Despite a recent act of parliament creating safe zones of 150 metres around abortion clinics in England and Wales, the home secretary has this week issued draft guidance which undermines key aspects of the law, seemingly on the advice of right wing think-tank Policy Exchange.
Intimidation of women at abortion clinics
Over the past few years the presence of individuals and groups holding ‘vigils’, distributing false information such as abortion possibly causing breast cancer, and hovering on street corners in silent prayer, has increased.
This activity reflects less the views of the majority of the British public, a record 76% of whom support the rights of women to choose for themselves, than religious groups funded by American counterparts such as 40DaysForLife, March for Life and the Alliance Defending Freedom. The latter has been designated as a hate group by the Southern Poverty Law Centre since 2016, and was instrumental in the repeal of Roe vs Wade in the US.
Cunning legal remedy to protect women
In response to this increasing intimidation of women, Stella Creasy MP tabled an amendment to the public order bill which was making its way through parliament.
This bill, originally intended to build on previous legislation to curb protests by groups such as Extinction Rebellion and Just Stop Oil, introduced new offences and expanded the criminalisation of certain types of protest, including clauses to protect property and to “restrict inference with the use or operation of any key national infrastructure in England and Wales”.
Creasy’s creative amendment to this act to include the harassment of women outside abortion clinics in the legislation, if voted in, could be used to protect women, and not just the fossil fuel industry, against disruptive protest.
MPs voted 297 to 110 in favour of the amendment. It became clause 9 of the Public Order Act 2023 and was signed into law in May 2023 introducing safe zones around abortion clinics. The clause ensures that “interference with any person’s decision to access, provide, or facilitate the provision of abortion services within the 150 zone is an offence”.
The police can now enforce these zones and there is a penalty for law breakers of an unlimited fine.
Cleverly attempts to spike clause 9 for abortion clinics
Despite being law since May 2023, clause 9 has yet to come into effect as government guidance notes have, until this week, not been issued, and communication with clinics, which have faced ramped up intimidation tactics since the law passed, has been strangely lacking.
Finally, the Home Office non-statutory guidance notes were published this week.
The notes advise police that the “offence would require more than mere mention of abortion or the provision of information” going on to say that “prayer should not automatically be seen as unlawful” as it’s protected under the Human Rights Act. It stresses that silent prayer should not be an offence “under any circumstances”.
This last point is especially concerning given that MPs specifically voted down Lords amendments attempting to allow silent prayer outside abortion clinics.
This draft guidance therefore undermines the expressed wishes of parliament and dilutes the protective intentions of the clause.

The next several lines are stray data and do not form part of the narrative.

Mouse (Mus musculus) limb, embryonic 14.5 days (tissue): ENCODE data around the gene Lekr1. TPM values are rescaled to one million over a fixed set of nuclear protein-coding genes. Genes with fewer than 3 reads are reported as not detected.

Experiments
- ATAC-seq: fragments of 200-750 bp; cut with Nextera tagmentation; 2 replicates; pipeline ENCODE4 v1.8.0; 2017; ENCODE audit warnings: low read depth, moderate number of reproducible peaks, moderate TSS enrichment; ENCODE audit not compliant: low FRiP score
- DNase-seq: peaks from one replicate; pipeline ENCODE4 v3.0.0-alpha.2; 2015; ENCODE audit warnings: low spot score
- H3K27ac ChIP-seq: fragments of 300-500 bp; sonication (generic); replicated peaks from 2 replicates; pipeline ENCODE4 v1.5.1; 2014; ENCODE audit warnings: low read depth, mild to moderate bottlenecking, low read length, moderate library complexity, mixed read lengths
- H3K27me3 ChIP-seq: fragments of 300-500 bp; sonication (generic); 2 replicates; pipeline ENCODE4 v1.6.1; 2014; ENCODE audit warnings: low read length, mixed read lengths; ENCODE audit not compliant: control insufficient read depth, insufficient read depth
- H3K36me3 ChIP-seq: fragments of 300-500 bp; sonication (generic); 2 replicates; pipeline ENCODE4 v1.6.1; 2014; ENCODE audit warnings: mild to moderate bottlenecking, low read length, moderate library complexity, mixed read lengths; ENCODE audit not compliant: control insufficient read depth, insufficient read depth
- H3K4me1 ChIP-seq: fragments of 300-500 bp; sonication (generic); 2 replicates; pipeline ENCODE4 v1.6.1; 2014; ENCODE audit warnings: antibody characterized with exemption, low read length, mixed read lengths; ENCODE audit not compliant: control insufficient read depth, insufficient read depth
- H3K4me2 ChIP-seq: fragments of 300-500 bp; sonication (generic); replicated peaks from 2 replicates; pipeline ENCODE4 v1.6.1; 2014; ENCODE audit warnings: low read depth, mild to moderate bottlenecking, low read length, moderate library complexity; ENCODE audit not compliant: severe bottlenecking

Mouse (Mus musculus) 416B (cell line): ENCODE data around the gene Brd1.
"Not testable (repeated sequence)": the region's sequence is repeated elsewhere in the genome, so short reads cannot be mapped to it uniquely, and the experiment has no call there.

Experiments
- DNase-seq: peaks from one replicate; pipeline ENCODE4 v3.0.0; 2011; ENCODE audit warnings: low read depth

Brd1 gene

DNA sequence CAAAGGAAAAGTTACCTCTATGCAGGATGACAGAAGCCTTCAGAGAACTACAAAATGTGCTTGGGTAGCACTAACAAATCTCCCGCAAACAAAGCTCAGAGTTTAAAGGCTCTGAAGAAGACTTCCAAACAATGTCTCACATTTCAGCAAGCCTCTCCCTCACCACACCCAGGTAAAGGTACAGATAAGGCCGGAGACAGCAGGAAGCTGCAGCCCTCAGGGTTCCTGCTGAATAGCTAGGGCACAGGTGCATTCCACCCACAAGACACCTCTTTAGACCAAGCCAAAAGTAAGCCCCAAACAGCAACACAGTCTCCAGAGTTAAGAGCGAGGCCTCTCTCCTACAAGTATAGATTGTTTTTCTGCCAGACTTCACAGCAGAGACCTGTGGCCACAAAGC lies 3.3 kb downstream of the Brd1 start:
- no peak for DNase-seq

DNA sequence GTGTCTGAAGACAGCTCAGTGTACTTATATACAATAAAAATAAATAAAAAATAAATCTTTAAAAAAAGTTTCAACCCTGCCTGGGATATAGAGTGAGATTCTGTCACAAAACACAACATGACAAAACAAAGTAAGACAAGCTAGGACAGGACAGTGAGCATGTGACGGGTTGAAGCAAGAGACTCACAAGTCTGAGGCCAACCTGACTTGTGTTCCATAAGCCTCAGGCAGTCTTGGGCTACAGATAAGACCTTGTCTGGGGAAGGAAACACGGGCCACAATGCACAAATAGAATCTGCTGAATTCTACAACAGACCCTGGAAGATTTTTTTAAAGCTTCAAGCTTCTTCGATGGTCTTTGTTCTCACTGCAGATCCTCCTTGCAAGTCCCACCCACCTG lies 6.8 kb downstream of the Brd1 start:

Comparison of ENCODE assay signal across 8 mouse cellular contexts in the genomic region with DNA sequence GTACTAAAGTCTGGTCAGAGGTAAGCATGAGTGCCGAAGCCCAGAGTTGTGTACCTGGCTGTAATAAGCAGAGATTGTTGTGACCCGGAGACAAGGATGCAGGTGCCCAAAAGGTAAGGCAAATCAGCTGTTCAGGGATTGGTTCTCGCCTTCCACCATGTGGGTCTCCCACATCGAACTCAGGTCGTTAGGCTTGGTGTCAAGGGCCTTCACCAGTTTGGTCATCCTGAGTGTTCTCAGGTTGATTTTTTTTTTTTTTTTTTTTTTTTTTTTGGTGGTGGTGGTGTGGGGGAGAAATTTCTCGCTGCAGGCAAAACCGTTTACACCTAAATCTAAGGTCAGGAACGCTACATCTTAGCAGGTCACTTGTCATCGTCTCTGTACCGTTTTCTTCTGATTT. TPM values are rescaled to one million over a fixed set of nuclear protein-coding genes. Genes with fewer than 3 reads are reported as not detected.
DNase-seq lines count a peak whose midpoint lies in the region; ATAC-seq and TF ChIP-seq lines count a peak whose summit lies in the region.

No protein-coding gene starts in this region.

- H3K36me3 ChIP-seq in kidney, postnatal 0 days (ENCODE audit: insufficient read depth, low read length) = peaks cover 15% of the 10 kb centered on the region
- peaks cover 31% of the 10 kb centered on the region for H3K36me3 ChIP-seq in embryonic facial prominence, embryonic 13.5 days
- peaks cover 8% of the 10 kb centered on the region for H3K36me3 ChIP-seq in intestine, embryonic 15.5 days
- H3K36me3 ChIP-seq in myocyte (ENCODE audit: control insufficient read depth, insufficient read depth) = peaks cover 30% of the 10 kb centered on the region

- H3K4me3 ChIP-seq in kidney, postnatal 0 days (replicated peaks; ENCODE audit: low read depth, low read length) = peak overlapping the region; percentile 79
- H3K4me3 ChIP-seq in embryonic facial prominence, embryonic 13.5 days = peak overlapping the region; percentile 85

It is highly concerning that post legislation guidance notes can contradict the law itself and go against the essence of a recently and democratically passed act of parliament.
Policy Exchange = policy change
Whilst clause 9 of the act has been watered down, clause 7 of the same act was used for the first time just last month to sentence a 57-year-old father of three to six months in prison just for taking part in a Just Stop Oil peaceful slow march.
In June of last year, Rishi Sunak credited right wing think-tank Policy Exchange with co-drafting Priti Patel’s Police, Crime Sentencing and Courts Act 2022.
The American branch of this organisation, The American Friends of Policy Exchange, funds the UK wing and in 2017 received donations from ExxonMobil.
Policy Exchange then went on to produce a report which inspired the 2022 act, significantly restricting the right to protest in the UK particularly in regard to anti-fossil fuel protests.
The public order bill 2023 was proposed to build on this and that’s when Creasy took the opportunity to table her amendment.
In the interim between the amendment being voted for and the act becoming law, Policy Exchange produced a document with some advice to the government concerning Creasy’s clause 9.
Despite clause 7 imprisoning peaceful protesters, the document produced by Policy Exchange titled ‘Amending the Public Order Act’ describes clause 9 as “draconian” with “sweeping limitations on freedoms of speech, assembly and religion”.
They recommended that clause 9 should be amended to “limit its scope to threats, intimidation and harassment” and Cleverly has sought to oblige, even if it has meant defying democracy.
Answering the prayers of protesters
However, in doing so, he may have opened a useful little loophole for campaigners who are facing increasingly harsh consequences for their actions.
As Cleverly advises that silent prayer should not be an offence “under any circumstances”, creative protesters can now focus their minds on finding interesting ways to test this assertion.
The Lord surely works in mysterious ways.
The Home Office is currently consulting on these new non-statutory guidelines for safe zones around abortion clinics